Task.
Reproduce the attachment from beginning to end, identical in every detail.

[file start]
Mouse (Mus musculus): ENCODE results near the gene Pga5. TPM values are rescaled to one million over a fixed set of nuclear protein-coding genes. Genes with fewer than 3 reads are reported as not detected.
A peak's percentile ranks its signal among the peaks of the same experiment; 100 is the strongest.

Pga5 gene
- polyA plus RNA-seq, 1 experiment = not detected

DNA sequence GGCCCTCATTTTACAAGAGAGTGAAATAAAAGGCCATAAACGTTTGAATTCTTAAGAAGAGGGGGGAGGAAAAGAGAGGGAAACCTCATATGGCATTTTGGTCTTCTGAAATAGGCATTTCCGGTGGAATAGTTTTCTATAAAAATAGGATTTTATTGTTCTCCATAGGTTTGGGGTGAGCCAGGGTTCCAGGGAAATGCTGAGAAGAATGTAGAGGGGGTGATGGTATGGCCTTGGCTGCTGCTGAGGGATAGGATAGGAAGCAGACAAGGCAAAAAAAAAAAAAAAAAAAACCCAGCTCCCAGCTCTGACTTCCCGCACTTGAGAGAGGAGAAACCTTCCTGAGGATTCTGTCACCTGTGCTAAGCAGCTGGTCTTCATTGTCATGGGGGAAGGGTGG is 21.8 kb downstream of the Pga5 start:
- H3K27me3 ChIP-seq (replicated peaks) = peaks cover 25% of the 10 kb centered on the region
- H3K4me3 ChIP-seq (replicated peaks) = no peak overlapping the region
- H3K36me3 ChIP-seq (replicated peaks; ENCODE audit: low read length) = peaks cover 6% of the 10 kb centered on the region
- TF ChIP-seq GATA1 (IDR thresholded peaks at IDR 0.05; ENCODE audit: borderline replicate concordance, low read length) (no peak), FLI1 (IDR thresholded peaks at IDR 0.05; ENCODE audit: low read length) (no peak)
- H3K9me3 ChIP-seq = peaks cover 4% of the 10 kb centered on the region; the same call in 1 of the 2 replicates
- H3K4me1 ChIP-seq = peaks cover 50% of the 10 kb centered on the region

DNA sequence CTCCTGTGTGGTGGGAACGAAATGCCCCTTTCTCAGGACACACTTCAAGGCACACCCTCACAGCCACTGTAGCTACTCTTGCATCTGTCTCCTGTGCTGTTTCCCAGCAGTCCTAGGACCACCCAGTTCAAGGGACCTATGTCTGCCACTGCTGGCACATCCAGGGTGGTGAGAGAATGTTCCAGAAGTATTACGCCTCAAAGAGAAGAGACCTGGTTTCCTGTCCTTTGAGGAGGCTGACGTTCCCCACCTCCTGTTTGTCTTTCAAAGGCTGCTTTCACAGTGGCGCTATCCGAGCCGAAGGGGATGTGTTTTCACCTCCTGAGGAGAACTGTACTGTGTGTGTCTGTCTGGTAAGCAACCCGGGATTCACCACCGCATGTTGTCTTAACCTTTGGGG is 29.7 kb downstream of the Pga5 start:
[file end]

Mouse (Mus musculus): ENCODE results near the gene Pga5. TPM values are rescaled to one million over a fixed set of nuclear protein-coding genes. Genes with fewer than 3 reads are reported as not detected.
A peak's percentile ranks its signal among the peaks of the same experiment; 100 is the strongest.

Pga5 gene
- polyA plus RNA-seq, 1 experiment = not detected

DNA sequence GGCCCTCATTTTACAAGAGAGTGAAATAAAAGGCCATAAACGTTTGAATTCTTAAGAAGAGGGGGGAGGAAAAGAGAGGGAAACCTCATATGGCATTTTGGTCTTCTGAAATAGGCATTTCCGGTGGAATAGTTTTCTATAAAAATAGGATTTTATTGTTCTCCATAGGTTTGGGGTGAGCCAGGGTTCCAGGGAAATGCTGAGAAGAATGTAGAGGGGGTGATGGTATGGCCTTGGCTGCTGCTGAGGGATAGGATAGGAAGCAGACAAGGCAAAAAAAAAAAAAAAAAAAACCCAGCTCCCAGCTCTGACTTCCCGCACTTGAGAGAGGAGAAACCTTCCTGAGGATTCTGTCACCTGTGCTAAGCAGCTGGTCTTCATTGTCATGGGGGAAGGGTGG is 21.8 kb downstream of the Pga5 start:
- H3K27me3 ChIP-seq (replicated peaks) = peaks cover 25% of the 10 kb centered on the region
- H3K4me3 ChIP-seq (replicated peaks) = no peak overlapping the region
- H3K36me3 ChIP-seq (replicated peaks; ENCODE audit: low read length) = peaks cover 6% of the 10 kb centered on the region
- TF ChIP-seq GATA1 (IDR thresholded peaks at IDR 0.05; ENCODE audit: borderline replicate concordance, low read length) (no peak), FLI1 (IDR thresholded peaks at IDR 0.05; ENCODE audit: low read length) (no peak)
- H3K9me3 ChIP-seq = peaks cover 4% of the 10 kb centered on the region; the same call in 1 of the 2 replicates
- H3K4me1 ChIP-seq = peaks cover 50% of the 10 kb centered on the region

DNA sequence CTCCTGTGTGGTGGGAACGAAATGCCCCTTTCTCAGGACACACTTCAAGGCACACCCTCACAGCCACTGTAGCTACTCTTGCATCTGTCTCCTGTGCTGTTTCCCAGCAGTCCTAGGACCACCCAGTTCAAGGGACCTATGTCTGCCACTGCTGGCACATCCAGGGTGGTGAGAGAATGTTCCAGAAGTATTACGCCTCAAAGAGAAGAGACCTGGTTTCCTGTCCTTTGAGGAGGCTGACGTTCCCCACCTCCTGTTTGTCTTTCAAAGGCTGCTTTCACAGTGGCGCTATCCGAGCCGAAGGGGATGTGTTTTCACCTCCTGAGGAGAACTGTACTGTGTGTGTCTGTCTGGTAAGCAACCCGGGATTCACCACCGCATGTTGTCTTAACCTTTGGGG is 29.7 kb downstream of the Pga5 start: